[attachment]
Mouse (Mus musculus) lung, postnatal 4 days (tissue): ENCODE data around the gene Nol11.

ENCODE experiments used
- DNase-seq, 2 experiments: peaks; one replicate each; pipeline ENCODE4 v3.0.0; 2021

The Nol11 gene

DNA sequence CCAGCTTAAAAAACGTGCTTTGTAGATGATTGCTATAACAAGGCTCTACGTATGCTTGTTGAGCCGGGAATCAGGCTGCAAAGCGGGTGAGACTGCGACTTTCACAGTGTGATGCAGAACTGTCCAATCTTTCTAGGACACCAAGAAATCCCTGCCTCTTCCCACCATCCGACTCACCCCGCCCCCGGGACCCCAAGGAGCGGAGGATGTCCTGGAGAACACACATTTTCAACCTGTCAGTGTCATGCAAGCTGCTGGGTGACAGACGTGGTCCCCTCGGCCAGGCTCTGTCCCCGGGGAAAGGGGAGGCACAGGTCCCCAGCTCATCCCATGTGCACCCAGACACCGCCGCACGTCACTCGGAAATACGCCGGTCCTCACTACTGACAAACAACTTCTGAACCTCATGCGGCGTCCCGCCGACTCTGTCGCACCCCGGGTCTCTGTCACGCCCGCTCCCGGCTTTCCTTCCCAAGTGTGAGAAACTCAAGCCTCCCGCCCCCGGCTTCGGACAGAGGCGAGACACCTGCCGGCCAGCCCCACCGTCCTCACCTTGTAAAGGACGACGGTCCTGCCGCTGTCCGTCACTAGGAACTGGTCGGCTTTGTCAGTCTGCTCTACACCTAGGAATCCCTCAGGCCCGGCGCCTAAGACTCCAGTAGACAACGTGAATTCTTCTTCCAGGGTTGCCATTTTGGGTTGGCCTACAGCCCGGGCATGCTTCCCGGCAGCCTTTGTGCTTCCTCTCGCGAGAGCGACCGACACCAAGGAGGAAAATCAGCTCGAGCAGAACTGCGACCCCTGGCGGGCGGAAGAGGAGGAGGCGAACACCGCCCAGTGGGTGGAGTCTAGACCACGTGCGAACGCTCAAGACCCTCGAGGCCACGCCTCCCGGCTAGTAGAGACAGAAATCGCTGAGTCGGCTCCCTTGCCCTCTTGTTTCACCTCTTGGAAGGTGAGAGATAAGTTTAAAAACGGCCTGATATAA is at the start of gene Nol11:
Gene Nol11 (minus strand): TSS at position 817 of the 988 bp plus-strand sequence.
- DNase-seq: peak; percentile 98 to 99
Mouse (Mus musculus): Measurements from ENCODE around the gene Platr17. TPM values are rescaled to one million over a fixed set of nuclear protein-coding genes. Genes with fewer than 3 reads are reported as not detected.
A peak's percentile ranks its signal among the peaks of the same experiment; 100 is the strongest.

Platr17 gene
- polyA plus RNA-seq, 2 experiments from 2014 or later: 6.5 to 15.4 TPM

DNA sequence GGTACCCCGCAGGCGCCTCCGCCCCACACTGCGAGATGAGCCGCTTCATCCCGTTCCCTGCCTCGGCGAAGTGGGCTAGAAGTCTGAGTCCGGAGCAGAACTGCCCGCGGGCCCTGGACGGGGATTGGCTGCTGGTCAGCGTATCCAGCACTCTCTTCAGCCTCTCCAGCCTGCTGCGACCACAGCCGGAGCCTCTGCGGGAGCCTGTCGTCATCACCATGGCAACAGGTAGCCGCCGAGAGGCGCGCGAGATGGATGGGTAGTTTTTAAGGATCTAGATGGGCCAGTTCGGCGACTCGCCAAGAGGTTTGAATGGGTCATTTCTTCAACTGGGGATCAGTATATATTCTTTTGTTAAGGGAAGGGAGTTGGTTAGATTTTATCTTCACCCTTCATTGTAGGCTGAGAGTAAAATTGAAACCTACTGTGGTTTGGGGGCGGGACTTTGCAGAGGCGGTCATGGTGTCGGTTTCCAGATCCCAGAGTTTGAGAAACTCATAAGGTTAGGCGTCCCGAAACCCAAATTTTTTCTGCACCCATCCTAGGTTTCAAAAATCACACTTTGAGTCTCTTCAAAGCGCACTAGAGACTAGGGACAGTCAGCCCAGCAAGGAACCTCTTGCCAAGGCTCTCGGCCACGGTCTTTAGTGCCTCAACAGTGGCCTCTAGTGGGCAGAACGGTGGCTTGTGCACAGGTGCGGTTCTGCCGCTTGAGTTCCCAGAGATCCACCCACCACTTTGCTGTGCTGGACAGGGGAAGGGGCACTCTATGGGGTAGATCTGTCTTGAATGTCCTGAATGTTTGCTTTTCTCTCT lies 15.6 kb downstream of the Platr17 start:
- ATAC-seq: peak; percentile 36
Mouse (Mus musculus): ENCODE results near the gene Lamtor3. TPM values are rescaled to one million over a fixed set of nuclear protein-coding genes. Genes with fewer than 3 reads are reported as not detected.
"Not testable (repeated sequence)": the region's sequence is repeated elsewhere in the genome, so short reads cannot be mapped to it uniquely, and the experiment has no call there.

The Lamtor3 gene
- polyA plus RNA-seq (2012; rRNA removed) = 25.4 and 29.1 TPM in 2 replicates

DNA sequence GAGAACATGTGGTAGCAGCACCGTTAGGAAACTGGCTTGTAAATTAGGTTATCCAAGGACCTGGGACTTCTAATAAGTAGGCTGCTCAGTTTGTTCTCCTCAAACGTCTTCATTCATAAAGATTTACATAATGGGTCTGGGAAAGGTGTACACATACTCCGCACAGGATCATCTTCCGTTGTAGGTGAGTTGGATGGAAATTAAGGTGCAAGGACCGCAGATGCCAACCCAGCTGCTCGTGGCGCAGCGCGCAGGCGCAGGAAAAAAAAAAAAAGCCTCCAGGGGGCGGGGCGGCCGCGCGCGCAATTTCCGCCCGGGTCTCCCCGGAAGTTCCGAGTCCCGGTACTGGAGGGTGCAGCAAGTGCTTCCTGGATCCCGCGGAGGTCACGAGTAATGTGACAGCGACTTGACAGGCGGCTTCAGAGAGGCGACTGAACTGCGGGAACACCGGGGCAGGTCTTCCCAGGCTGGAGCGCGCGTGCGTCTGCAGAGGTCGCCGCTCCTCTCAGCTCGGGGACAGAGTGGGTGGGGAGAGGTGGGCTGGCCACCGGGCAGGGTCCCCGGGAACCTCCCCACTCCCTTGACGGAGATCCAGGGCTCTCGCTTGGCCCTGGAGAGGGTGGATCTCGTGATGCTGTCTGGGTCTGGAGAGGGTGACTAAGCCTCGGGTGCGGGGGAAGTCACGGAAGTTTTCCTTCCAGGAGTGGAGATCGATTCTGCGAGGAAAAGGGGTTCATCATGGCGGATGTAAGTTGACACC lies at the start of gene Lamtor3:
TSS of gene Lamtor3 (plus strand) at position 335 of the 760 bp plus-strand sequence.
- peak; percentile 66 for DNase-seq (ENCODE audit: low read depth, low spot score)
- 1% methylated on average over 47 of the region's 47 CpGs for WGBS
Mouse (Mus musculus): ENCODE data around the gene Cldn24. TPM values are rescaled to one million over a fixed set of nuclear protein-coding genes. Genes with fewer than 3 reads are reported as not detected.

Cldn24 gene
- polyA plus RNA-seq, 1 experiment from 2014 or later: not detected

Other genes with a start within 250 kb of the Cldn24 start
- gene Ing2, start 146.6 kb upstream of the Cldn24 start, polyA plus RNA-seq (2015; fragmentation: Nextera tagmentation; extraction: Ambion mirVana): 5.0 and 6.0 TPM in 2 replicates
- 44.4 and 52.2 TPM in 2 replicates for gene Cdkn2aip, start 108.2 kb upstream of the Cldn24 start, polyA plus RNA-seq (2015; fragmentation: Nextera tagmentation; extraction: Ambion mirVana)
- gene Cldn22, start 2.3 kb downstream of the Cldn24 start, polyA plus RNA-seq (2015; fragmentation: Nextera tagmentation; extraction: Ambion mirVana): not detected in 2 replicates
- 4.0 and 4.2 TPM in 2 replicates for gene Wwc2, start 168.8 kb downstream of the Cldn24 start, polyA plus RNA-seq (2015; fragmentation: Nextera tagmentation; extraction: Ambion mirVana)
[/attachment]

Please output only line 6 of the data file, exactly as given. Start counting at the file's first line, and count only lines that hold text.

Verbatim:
Gene Nol11 (minus strand): TSS at position 817 of the 988 bp plus-strand sequence.